For Fa'anānā Efeso Collins, Auckland Councillor for Manukau, the Level 3 lockdown and surrounding media coverage was yet another reminder of the ongoing pressure on his South Tāmaki Makaurau community.
“It's like this balloon that feels like it's filling with water and at some stage it might pop,” Efeso says.
“It feels like there’s a hidden undercurrent of anger from outside of South Auckland, towards it. When we think back to what happened when we went into lockdown in August last year, there was huge anger and frustration geared at South Auckland. And this time around, in Papatoetoe [South Auckland]… A lot of us are looking to protect and defend ourselves from the anger expressed from outside.”
For Efeso, a large part of the problem is how South Auckland is portrayed in the media and online, leading to further stereotyping and misunderstanding of what is a hugely diverse and varied community.
“The only time a camera crew comes out our way is when there's been something to do with a murder or youth gang activity, but I see exactly what people in my community are going through, and the lengths that they'll go through to make sure that kids get food to eat… I see people who just show a level of resilience and strength and fortitude that amazes me.”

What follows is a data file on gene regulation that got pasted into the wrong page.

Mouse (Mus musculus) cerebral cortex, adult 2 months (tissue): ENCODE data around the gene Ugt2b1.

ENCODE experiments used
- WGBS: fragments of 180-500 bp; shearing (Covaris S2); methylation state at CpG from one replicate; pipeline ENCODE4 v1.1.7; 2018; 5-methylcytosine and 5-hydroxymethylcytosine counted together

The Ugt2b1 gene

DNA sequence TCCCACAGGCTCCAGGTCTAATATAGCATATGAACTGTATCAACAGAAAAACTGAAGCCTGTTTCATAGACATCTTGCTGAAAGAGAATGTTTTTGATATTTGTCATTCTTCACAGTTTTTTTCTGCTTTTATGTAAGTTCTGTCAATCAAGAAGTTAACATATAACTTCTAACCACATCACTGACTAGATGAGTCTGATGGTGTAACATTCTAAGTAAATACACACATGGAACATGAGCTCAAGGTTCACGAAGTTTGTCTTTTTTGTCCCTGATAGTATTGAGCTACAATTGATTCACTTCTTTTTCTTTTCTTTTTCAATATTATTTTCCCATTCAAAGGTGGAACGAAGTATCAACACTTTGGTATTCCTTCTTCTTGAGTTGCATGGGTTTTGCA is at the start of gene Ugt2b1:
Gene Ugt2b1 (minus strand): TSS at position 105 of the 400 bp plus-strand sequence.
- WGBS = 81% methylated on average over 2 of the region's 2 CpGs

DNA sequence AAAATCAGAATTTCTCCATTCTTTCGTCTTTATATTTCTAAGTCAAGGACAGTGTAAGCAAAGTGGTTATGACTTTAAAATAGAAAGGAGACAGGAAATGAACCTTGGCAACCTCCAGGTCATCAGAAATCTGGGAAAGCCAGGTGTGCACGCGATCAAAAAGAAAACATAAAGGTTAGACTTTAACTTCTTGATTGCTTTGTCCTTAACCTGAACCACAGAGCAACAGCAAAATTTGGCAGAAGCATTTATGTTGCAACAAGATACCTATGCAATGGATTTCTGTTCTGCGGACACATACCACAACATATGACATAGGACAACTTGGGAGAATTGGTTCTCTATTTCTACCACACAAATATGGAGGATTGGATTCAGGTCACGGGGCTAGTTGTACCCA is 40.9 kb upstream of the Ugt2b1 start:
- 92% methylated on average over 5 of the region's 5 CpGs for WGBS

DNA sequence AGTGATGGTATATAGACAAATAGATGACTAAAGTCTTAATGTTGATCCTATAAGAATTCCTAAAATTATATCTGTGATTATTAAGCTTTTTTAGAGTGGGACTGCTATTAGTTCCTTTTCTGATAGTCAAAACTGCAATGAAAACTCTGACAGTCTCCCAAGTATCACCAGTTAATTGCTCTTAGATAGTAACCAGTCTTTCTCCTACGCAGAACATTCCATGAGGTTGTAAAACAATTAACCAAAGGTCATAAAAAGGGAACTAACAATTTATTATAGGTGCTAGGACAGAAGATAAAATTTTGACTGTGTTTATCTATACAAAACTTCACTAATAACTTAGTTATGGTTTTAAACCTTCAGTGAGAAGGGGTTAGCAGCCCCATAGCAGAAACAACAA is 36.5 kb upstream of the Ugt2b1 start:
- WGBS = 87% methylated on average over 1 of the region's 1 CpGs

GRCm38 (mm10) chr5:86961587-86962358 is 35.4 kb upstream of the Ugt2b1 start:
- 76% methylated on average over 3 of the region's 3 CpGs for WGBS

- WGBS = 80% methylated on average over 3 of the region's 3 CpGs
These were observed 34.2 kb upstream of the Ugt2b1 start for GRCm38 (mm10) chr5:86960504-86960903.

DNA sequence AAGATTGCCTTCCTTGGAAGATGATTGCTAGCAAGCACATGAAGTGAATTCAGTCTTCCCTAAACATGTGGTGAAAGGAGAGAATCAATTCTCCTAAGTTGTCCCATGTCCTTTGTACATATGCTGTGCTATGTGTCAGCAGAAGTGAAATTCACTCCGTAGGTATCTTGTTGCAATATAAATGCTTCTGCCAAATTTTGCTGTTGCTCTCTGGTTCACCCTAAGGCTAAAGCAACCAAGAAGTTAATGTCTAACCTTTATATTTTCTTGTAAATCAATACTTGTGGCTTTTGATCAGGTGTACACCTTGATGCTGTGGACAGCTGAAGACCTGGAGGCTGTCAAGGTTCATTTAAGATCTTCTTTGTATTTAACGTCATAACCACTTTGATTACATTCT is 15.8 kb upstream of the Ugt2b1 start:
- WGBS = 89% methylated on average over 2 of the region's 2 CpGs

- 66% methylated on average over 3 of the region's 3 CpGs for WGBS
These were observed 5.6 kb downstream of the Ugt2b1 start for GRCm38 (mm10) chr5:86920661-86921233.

Efeso has been vocal in the media about the need for unity and compassion for one another in the face of the ongoing pandemic.
“People may have felt like we've dropped the ball a little bit, [but] the reality is people make mistakes.”
Efeso says he constantly receives emails and messages saying “piss off back to Samoa”, an unfortunate reminder to him that there’s racism in New Zealand that emerges during a crisis.
“Let’s not lose sight of that we’re a team of five million. If we're a team, [then] at the break, you gather everyone together, reset them, no one points fingers, you remind them of the game plan and then say right, we're back on the field again.”
Much of Efeso’s contact with his community comes from his time spent delivering food parcels to those in need. However, increased restrictions at Level 3 have made it harder than ever to maintain these connections.
“One of our families we've been working with, they came out to us and you could see that they were dying to hug us. They wanted some human contact, [but] we can only come to the fence and hand the food parcel over.”
For many families in South Auckland, a delivery from Efeso, often accompanied by his eight-year-old daughter, is the only contact they have with the outside world during a lockdown.
“I want them to know we've got your back. We're in this together, and no one's giving up on each other.”
For useful resources, advice and tips on how to look after yourself and support others around you as we navigate the ongoing impact of COVID-19, check out Getting Through Together.